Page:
Imogolite nanotubes are potentially promising co-photocatalysts because they are predicted to have curvature-induced, efficient electron-hole pair separation. This prediction has however not yet been experimentally proven. Here, we investigated the behavior upon irradiation of these inorganic nanotubes as a function of their water content to understand the fate of the generated electrons and holes. Two types of aluminosilicate nanotubes were studied: one was hydrophilic on its external and internal surfaces (IMO-OH) and the other had a hydrophobic internal cavity due to Si-CH3 bonds (IMO-CH3), with the external surface remaining hydrophilic. Picosecond pulse radiolysis experiments demonstrated that the electrons are efficiently driven outward. For imogolite samples with very few external water molecules (around 1% of the total mass), quasi-free electrons were formed. They were able to attach to a water molecule, generating a water radical anion, which ultimately led to dihydrogen. When more external water molecules were present, solvated electrons, precursors of dihydrogen, were formed. In contrast, holes moved towards the internal surface of the tubes. They mainly led to the formation of dihydrogen and of methane in irradiated IMO-CH3. The attachment of the quasi-free electron to water was a very efficient process and accounted for the high dihydrogen production at low relative humidity values. When the water content increased, electron solvation dominated over attachment to water molecules. Electron solvation led to dihydrogen production, albeit to a lesser extent than quasi-free electrons. Our experiments demonstrated the spontaneous curvature-induced charge separation in these inorganic nanotubes, making them very interesting potential co-photocatalysts.
by Furong Wang, Uli Schmidhammer, Jean-Philippe Larbre, Zizhao Zong, Jean-Louis Marignier and Mehran Mostafavi
Picosecond pulse radiolysis measurements were performed in neat D2O and H2O in order to study the isotopic effect on the time-resolved yield of the hydrated electron and hydroxyl radical. First, the absorption band of the hydrated electron in D2O, eD2O−, is measured between 250 and 1500 nm. The molar absorption coefficient of the solvated electron spectrum in D2O was determined using the isosbestic point method by scavenging the solvated electron using methyl viologen. The amplitude and shape of the absorption spectrum of the hydrated electron in D2O are different from those previously reported in the literature. The maximum of the hydrated electron in the D2O absorption band is ca. 704 nm with a molar absorption coefficient of (22 900 ± 500) L mol−1 cm−1. Based on this extinction coefficient, the radiolytic yield of eD2O− just after the 7 ps electron pulse was determined to be (4.4 ± 0.2) × 10−7 mol J−1, which coincides with the one for eH2O− in H2O. The time-dependent radiolytic yield of eD2O− was determined from a few ps to 8 ns. To determine the OD˙ radical yield, the contribution of the solvated electron and of the transient species produced by the electron pulse in the windows of the fused silica optical cell was taken into account for the analysis of the transient absorption measurements at 260 nm. Therefore, an appropriate experimental methodology is used for measuring low absorbance at two different wavelengths in ps pulse radiolysis. The yield of the OD˙ radical just after the 7 ps electron pulse was found to be (5.0 ± 0.2) × 10−7 mol J−1. In the spurs of ionization, the decay rate of eD2O− is slower than eH2O−, whereas the decay rate of OD˙ is similar to the one of OH˙. Here, the established time-dependent yield of the solvated electron and the hydroxyl radical provide the foundation for improving the models used for spur reaction simulations in heavy water mainly for the chemistry of CANDU reactors.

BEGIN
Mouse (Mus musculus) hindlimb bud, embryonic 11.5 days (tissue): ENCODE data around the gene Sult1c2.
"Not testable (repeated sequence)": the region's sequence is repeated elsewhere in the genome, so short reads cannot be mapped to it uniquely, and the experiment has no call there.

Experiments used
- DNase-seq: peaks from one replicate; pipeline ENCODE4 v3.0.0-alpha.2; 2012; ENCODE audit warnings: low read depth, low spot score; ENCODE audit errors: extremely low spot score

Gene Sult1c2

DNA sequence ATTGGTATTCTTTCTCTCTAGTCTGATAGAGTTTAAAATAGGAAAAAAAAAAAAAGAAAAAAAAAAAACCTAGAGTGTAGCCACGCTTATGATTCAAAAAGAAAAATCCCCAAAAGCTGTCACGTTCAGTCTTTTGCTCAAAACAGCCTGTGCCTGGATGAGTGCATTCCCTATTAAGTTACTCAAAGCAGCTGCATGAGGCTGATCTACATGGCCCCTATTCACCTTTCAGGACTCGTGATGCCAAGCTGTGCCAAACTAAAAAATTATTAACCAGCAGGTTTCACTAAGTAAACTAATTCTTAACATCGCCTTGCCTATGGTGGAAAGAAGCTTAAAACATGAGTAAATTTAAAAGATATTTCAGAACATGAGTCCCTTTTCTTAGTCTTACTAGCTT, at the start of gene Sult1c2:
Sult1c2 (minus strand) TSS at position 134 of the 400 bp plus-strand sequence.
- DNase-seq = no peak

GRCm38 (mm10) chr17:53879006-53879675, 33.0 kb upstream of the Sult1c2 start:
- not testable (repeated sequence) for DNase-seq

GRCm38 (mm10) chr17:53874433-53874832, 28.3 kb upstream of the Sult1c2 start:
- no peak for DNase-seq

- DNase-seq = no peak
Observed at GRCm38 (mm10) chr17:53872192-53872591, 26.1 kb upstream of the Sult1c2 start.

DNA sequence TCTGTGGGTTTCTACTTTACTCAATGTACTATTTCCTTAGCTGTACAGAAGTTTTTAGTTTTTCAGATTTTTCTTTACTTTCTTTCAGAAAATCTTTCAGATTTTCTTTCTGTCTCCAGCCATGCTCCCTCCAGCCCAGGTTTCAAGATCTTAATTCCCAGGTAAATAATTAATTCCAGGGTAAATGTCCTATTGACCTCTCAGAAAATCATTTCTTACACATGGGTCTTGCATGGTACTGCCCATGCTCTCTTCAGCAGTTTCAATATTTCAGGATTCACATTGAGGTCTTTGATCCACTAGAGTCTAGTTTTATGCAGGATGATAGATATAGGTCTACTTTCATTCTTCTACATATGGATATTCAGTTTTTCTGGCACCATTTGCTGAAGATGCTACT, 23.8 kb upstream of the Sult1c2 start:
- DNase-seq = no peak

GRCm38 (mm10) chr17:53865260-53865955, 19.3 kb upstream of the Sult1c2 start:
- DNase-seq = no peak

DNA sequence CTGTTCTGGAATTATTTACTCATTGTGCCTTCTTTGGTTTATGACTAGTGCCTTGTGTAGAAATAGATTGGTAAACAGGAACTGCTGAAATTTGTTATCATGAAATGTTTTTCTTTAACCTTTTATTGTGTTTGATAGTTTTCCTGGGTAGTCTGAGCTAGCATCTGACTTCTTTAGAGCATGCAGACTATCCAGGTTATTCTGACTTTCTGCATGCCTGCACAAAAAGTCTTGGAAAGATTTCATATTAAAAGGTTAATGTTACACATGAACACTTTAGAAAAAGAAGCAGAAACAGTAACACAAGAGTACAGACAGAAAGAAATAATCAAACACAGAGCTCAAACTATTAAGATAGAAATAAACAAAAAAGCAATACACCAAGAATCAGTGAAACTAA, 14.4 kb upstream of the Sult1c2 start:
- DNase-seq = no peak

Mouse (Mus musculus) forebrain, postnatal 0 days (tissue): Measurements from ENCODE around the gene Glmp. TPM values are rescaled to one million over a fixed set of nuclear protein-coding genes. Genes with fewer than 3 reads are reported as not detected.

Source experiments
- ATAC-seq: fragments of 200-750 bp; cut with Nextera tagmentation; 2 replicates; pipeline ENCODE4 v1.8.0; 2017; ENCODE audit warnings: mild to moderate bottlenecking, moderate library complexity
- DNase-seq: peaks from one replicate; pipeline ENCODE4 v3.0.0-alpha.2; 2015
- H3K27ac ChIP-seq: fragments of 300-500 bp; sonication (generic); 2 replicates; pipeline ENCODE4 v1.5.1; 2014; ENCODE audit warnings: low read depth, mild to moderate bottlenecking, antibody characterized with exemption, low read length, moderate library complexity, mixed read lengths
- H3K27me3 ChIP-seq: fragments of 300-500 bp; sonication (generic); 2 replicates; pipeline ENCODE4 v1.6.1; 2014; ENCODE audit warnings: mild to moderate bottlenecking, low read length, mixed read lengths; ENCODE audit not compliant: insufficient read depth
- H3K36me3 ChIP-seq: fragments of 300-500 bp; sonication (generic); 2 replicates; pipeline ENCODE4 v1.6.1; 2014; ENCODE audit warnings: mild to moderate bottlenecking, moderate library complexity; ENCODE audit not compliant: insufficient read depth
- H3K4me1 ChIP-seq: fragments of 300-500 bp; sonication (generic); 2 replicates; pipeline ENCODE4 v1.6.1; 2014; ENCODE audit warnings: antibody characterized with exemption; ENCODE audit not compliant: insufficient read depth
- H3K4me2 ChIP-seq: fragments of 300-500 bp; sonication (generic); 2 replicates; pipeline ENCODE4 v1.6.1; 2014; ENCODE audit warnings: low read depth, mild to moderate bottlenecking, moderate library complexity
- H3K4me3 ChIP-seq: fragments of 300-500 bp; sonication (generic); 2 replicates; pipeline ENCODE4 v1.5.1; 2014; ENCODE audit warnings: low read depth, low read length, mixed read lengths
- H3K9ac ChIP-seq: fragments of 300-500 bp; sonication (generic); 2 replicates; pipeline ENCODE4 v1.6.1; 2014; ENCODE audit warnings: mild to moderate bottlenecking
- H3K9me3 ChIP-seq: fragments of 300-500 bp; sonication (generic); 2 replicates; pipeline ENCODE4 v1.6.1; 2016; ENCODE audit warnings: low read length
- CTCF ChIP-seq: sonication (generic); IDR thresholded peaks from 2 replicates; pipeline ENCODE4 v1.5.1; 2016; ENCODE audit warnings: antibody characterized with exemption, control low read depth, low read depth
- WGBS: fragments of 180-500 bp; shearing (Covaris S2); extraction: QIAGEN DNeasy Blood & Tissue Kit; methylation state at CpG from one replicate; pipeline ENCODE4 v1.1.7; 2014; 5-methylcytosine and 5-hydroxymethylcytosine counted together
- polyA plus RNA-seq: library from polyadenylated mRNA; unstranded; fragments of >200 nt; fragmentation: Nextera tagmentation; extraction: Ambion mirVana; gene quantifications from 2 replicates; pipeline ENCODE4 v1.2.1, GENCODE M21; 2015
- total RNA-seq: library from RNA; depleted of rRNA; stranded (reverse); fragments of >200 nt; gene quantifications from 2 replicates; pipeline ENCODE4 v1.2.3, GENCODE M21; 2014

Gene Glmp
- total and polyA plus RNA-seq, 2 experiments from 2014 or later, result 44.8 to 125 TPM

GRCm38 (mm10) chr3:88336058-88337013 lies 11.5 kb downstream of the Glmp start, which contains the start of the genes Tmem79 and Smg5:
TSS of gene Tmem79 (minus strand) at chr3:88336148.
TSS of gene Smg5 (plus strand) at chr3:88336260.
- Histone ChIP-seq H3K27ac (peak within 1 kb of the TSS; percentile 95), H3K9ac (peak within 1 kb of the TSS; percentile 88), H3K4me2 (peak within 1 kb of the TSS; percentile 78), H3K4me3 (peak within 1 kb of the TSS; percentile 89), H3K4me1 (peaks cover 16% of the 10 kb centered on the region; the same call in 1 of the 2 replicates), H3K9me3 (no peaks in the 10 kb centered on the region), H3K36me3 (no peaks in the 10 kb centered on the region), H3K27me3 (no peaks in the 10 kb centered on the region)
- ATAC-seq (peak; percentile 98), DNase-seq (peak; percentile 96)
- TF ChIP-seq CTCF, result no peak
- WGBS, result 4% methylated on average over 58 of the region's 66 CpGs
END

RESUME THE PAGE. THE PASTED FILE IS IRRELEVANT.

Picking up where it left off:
The behavior of carbonates is critical for a detailed understanding of aging phenomena in Li-ion batteries. Here we study the first reaction stages of propylene carbonate (PC), a cyclical carbonate, by picosecond pulse radiolysis. An absorption band with a maximum around 1360 nm is observed at 20 ps after the electron pulse and is shifted to 1310 nm after 50 ps. This band presents the features of a solvated electron absorption band, the solvation lasting up to 50 ps. Surprisingly, in this polar solvent, the solvated electron follows an ultrafast decay and disappears with a half time of 360 ps. This is attributed to the formation of a radical anion PC–•. The yield of the solvated electron is low, suggesting that the radical anions are mainly directly produced from presolvated electrons. These results demonstrate that the initial electron transfers mechanisms are strongly different in linear compared with cyclical carbonates.